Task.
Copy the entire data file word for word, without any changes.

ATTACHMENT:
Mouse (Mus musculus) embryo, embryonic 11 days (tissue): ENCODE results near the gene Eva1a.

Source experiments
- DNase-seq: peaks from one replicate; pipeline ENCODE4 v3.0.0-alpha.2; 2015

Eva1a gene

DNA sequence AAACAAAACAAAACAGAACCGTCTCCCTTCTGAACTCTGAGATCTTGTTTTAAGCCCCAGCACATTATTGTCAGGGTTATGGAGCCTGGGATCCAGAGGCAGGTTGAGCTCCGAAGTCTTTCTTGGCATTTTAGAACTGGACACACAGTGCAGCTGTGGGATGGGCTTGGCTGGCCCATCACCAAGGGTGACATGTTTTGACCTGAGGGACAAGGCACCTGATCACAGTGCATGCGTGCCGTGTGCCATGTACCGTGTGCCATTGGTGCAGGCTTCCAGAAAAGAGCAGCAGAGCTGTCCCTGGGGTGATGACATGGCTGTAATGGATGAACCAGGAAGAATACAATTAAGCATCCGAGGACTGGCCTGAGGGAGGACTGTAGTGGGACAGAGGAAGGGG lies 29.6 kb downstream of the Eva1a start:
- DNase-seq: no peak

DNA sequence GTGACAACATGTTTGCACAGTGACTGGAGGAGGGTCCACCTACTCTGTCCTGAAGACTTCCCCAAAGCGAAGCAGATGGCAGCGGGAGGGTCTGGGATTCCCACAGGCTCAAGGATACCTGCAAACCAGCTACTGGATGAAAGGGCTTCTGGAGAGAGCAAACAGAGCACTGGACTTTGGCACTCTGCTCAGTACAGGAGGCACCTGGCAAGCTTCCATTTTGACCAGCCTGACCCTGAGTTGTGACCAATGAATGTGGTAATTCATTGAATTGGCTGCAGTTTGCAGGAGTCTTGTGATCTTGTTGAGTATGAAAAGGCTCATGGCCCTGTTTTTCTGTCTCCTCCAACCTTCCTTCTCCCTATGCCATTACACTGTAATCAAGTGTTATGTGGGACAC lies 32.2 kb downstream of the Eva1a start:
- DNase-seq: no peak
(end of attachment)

Mouse (Mus musculus) embryo, embryonic 11 days (tissue): ENCODE results near the gene Eva1a.

Source experiments
- DNase-seq: peaks from one replicate; pipeline ENCODE4 v3.0.0-alpha.2; 2015

Eva1a gene

DNA sequence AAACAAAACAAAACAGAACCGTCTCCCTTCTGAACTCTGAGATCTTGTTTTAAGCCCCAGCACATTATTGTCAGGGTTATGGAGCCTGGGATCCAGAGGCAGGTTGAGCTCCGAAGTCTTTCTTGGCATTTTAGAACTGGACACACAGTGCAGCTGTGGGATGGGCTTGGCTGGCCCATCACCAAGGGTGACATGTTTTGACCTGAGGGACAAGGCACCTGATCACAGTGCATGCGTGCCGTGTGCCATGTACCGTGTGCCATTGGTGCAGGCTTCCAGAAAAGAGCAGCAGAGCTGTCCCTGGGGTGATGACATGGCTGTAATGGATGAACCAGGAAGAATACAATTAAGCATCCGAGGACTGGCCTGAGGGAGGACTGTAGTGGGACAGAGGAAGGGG lies 29.6 kb downstream of the Eva1a start:
- DNase-seq: no peak

DNA sequence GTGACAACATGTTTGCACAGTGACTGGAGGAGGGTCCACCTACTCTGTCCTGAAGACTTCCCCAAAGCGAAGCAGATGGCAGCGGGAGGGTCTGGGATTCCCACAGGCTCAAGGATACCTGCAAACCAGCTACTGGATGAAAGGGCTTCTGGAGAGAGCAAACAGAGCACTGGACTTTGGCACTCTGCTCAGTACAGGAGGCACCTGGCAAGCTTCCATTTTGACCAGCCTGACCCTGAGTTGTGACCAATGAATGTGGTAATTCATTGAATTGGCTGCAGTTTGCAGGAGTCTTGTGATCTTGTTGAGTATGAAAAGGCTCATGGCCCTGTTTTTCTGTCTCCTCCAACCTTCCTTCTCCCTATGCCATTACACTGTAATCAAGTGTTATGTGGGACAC lies 32.2 kb downstream of the Eva1a start:
- DNase-seq: no peak